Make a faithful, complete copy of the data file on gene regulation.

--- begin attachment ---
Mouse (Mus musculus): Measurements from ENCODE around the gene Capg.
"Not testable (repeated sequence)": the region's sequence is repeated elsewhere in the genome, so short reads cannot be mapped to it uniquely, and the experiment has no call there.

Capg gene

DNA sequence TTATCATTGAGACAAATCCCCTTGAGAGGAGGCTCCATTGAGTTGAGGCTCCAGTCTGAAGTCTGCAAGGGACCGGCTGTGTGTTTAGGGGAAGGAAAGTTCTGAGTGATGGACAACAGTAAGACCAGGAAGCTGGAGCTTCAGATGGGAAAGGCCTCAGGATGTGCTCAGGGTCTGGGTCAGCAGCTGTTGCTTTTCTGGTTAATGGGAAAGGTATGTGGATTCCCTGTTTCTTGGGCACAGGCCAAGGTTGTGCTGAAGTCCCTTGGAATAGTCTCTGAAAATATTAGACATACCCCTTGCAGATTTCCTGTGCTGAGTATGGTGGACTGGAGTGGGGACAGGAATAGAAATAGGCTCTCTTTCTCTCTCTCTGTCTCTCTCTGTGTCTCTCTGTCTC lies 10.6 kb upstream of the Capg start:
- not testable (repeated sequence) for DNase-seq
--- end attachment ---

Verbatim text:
Mouse (Mus musculus): Measurements from ENCODE around the gene Capg.
"Not testable (repeated sequence)": the region's sequence is repeated elsewhere in the genome, so short reads cannot be mapped to it uniquely, and the experiment has no call there.

Capg gene

DNA sequence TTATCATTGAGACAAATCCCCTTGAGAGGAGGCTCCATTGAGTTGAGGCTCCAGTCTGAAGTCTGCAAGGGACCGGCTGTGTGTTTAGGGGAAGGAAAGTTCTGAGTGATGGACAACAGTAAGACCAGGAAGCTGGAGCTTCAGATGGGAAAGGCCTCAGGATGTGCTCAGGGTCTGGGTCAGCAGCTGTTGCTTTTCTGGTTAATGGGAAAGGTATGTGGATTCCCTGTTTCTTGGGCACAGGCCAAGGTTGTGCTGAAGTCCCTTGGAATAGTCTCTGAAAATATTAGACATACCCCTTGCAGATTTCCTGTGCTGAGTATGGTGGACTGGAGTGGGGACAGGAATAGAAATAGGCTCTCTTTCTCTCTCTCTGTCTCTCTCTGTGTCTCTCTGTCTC lies 10.6 kb upstream of the Capg start:
- not testable (repeated sequence) for DNase-seq